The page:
Wednesday, January 28, 2015

Moving Right Along

I have bit the bullet, seduced by the deliciousness of Wordpress, and finally brought together my home site and my main blog. You will find both co-existing snugly at This blog will remain up for archival purposes until further notice.

My other blogs: The Completist and Books That Rock Us, will remain under their separate banners for now. I may incorporate parts of them into my home site, though. See you on the other side!

Tuesday, January 27, 2015

Tuesday Twaddle: Fifty Shades of Ed Grimley

So Cosmopolitan is sponsoring this contest on Wattpad where if you post a Fifty Shades of Grey fan fiction short, you're entered to win prizes or whatever. I used to read Cosmo in college, and actually weeded through the multitude of perfumed full-page ads to get to the articles, not all of which were about pleasing a man in bed. We had a pleasant relationship until I opened one issue to a photospread titled "Go from Boring Brunette to Beautiful Blonde."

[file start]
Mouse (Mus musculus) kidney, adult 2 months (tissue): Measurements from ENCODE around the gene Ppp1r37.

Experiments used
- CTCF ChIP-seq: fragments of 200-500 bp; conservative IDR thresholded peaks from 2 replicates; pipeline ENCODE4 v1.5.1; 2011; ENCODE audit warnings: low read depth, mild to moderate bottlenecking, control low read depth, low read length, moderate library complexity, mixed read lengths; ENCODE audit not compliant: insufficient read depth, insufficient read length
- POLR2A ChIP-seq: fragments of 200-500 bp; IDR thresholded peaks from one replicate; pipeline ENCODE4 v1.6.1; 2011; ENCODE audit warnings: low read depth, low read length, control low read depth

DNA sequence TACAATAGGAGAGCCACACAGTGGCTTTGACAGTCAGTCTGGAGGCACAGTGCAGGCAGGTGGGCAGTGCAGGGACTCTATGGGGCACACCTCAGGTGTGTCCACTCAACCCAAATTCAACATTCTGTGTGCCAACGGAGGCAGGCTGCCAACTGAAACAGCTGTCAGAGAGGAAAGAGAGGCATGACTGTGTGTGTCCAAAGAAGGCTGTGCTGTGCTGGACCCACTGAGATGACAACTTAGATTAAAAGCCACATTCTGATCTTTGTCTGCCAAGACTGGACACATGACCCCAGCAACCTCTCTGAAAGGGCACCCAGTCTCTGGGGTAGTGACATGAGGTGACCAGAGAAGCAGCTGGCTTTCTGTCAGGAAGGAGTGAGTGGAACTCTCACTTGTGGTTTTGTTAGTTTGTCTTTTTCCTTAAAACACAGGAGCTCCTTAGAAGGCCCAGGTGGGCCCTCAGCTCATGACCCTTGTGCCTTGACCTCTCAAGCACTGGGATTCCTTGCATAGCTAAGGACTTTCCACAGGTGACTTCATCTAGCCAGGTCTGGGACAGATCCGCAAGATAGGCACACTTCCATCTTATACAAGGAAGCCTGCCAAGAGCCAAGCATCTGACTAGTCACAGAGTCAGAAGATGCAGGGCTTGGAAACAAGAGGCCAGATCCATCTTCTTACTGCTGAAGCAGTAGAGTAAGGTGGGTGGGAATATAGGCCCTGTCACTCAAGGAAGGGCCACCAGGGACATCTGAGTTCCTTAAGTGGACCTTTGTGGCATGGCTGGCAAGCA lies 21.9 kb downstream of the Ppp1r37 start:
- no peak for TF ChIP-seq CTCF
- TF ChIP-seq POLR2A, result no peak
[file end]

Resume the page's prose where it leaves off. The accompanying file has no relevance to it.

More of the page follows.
I said, "Fuck you, Helen Gurley Brown," threw that Chanel-pungent rag against the wall, and let my subscription lapse. Haven't read it since.

The notion of sanctioned FSoG fanfic amuses me, because we keep hearing about how E.L. James is soooooo protective of her brand and doesn't allow it. Meanwhile, with this damned movie on the horizon, media and handlers have gone to great pains to ignore the fact that FSoG was borne of Twilight fan fiction. I suppose if you ignore a point in history enough people will believe it never happened. It's like when Loretta Young took a nine-month sabbatical from film and returned from some "foreign land" with a baby girl who looked like Clark Gable, saying, "Look, I adopted an orphan."